The previous big news was the emergence of an application which can answer almost all questions under the sun (and space if need be). And the last big news about this application was that Microsoft had invested (rather heavily) into it.
Unless one is a bit detached from the internet (or undergoing a digital detox), the application I am mentioning is a chatbot called ChatGPT. Created by an artificial intelligence (AI) research laboratory OpenAI, it was launched in November 2022, and immediately it took the world by storm in its ability to reply to questions in detail and could pass it off for essay answers in school assignments.
Things got serious when news of Microsoft investing billions into ChatGPT in late January 2023, and within a couple of weeks, they announced the new Bing browser powered by ChatGPT AI. Suddenly, the definition of searching the internet had taken a whole new meaning; no longer searches produce just sites and suggestions (which a user may find it more "tedious" in needing additional manual intervention of clicking the mouse), but it could also give detailed results, answers and more "suggestive" suggestions.
A race was triggered; Google, long being the undisputed champion in (and getting the most money from) its search engine technology, suddenly felt threatened, and a few days ago announced the launch of Bard as a counter, though it got hiccuped with displaying a not-so-factual information with regards to the James Webb telescope. Across the Pacific Ocean, China's Baidu had also said it would launch their own ChatGPT-ish project called Ernie by around March 2023. In other words, ChatGPT or other iterations of it would revolutionise how the internet would be used and structured.
To quote a famous phrase seen in many internet forums:
"The internet is serious business." – Unknown
Alphabet, the parent of Google, dropped almost 9% during the course of the past five days, clearly affected by the goings-on described above. Talk of Google going to be dethroned by Bing in the upcoming search engine wars exacerbated the share price situation. Let us now look at three main points on whether Alphabet is still, in my humble opinion, a long term play.
Point #1: Google Is Still Dominant In The Search Engine And Internet Usage Space
In 2022, Google’s global market share of search engines for desktop and mobile were 84.7% and 95.6% respectively, compared to second-placed Bing’s 8.6% and 0.6% respectively1. It is due to this dominance that allowed the word “googling” to become synonymous with the phrase “internet search” (and GIYF: Google Is Your Friend or LMGTFY: Let Me Google That For You).
Do not forget that Google still has other services around which are dominant, such as YouTube and Google Maps, and they earn fees and advertising revenues through them.
Point #2: The Competition Is Still There
Microsoft’s integration of ChatGPT and the deemed imperfections of Bard were, in my view, nothing but “flash in the pan” headlines. Honestly, having AI in search engines is nothing new, just that the investing and trading public were suddenly inundated with a surge of such news, good and bad, for both ends. Google’s quick response, albeit seen as reactive, demonstrated that they are not going to take this lying down. Time is needed to take down a giant, but if the giant is continuously improving itself then the chance of an overnight failure is super-duper rare.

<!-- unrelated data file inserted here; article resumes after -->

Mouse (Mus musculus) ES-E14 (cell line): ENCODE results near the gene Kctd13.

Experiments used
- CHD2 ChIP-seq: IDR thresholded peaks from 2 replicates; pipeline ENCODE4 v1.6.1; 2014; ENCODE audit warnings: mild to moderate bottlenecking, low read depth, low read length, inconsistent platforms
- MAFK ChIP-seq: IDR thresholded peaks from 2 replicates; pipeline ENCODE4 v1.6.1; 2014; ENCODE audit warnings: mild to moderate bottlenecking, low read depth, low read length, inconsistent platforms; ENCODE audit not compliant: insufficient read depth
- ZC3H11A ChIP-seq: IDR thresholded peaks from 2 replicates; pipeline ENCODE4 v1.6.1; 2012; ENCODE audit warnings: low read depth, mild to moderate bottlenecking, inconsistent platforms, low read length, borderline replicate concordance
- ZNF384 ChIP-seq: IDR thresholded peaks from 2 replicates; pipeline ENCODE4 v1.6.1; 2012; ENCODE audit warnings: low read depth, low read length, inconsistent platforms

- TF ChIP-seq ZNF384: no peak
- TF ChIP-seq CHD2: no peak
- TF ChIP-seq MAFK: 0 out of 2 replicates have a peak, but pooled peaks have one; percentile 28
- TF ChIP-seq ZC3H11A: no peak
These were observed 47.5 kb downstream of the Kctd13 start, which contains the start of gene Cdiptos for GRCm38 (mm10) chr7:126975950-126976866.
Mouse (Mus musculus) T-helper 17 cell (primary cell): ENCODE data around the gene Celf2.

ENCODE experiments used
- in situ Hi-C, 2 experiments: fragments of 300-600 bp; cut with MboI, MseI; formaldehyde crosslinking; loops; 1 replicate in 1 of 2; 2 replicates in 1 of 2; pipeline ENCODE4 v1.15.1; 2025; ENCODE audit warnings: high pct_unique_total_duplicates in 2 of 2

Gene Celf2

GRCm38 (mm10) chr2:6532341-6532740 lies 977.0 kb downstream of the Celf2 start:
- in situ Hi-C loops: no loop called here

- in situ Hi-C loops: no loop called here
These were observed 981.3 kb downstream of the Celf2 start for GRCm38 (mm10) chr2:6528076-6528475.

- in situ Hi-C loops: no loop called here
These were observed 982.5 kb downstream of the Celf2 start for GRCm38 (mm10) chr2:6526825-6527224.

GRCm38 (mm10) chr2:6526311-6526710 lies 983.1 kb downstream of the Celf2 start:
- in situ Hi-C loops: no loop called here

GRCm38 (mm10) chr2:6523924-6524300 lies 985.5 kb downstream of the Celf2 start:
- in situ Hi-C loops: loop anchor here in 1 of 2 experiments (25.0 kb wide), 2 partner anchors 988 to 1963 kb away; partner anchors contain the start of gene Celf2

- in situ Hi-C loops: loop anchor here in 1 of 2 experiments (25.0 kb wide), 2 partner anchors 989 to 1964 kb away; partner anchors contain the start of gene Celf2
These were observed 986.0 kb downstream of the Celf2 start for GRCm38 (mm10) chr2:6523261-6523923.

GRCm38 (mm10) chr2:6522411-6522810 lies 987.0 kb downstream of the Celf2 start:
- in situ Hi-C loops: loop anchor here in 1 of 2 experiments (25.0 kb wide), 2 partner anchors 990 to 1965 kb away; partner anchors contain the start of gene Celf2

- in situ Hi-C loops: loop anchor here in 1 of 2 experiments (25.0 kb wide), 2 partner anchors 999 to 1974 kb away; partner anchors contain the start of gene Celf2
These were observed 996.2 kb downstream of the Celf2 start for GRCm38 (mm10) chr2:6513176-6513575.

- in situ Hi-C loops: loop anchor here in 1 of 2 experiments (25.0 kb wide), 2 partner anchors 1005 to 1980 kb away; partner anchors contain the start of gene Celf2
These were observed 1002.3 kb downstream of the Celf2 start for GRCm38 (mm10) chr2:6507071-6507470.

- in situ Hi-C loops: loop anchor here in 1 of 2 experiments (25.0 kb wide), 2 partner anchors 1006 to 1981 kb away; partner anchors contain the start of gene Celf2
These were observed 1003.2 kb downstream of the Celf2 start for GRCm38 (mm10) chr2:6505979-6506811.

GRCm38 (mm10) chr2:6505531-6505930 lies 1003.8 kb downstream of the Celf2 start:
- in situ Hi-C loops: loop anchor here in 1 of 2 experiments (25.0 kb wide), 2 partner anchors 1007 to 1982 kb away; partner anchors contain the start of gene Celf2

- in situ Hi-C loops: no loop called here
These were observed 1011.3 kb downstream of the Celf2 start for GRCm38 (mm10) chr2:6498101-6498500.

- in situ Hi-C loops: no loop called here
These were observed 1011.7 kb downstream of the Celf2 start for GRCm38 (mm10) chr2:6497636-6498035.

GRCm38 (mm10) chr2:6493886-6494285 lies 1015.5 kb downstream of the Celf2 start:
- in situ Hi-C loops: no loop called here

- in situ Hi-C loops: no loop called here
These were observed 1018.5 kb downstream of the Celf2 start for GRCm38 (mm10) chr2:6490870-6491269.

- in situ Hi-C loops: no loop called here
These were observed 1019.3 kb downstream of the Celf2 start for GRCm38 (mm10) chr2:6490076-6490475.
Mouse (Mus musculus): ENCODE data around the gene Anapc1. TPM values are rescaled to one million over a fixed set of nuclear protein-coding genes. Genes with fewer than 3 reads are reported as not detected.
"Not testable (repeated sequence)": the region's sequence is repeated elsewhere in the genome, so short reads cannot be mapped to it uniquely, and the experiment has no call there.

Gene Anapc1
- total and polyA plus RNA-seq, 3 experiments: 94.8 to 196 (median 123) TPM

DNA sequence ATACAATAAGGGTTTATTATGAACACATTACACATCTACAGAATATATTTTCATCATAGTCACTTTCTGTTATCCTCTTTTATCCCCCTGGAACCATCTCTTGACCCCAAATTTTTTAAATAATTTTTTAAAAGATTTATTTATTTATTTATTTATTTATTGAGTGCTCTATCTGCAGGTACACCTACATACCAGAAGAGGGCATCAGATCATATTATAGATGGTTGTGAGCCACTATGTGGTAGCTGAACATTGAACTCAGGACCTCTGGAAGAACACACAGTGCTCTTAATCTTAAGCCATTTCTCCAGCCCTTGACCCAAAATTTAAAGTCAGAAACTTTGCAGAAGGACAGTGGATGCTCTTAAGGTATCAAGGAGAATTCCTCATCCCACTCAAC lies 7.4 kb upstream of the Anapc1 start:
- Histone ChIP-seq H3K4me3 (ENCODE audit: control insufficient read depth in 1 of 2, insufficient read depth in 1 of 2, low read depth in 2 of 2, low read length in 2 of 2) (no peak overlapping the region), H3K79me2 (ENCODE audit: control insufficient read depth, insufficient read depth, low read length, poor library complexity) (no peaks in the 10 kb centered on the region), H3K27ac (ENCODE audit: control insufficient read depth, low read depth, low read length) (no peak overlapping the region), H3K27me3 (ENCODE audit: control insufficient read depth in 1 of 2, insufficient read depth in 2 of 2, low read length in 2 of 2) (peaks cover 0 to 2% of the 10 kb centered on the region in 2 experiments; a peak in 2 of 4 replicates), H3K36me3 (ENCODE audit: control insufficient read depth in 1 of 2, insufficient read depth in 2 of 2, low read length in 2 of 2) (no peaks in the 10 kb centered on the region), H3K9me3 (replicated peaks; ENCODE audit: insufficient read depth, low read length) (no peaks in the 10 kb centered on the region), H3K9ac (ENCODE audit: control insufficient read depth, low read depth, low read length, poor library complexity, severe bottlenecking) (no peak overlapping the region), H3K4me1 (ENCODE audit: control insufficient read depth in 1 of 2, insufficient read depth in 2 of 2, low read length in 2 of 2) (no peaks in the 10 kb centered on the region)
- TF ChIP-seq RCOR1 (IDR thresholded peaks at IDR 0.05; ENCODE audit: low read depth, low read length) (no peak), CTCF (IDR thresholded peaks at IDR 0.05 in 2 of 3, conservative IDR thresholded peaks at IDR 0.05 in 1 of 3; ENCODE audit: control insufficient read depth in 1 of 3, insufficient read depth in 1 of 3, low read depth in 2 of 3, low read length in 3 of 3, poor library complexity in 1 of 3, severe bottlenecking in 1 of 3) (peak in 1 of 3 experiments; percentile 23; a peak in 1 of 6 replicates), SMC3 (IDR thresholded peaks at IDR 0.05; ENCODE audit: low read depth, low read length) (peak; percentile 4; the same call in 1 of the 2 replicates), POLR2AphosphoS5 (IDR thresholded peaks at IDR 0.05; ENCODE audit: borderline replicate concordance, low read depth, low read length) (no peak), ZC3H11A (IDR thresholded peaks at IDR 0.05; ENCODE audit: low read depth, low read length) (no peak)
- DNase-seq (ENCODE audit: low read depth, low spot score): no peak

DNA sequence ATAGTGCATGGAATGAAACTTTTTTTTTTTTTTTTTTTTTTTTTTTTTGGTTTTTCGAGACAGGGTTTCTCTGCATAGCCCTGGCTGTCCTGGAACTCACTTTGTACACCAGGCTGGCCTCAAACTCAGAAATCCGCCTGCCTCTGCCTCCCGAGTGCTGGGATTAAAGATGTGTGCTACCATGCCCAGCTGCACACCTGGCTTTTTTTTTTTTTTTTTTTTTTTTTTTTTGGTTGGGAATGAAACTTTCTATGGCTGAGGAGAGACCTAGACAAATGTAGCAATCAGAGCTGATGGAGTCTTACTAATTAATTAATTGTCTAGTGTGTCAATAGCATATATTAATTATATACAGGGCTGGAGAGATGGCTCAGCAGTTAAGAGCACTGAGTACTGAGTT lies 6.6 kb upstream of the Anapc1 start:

During an interview with CNBC2, Microsoft CEO Satya Nadella stated that the largest software business is search, and that gave them the drive to go for this area. He even acknowledged that Google “…makes more money on Windows than all of Microsoft”. So an usurping moment is still very far away.
Point #3: The New Norm Going Forward
When the iPhone was first unveiled in 2007, it was seen as revolutionary, with the removal of mobile keyboards and capacitive touchscreens seen as cool by users. Today this type of mobile device is in almost everyone’s hands. Search AI engines such as ChatGPT, Bard and Ernie will become the new norm in the future once they are integrated with their respective search portals and/or browsers, and adopted for use by the general masses.
Going back to the dominance and user preferences, Google would still be in the game. The main risk of Google (and big advantage to Microsoft) would be a defection of users to the other side either via user experience and/or (the bigger one) better integration of applications and services across the entire Microsoft ecosystem, where they have an almost monopolistic hold in the corporate world.
To say about Google (and Alphabet) getting doomed because of this ChatGPT is a result of recency bias, which definitely is a no-no when looking at things from an investor’s perspective, i.e. multi-faceted and long term. The current price weakness presented an opportunity for me to consider adding in more Alphabet.
The Bedokian is vested in Alphabet directly and Microsoft indirectly via a S&P 500 exchange traded fund.
1 – Fleck, Anna. Google’s Search Dominance. Statista. 9 Feb 2023. https://www.statista.com/chart/29267/market-share-of-the-worlds-largest-search-engines/ (accessed 11 Feb 2023)
2 – First on CNBC: CNBC Transcript: Microsoft CEO Satya Nadella Speaks with CNBC’s Jon Fortt on “Power Lunch” Today. CNBC. 7 Feb 2023. https://www.cnbc.com/2023/02/07/first-on-cnbc-cnbc-transcript-microsoft-ceo-satya-nadella-speaks-with-cnbcs-jon-fortt-on-power-lunch-today.html (accessed 11 Feb 2023)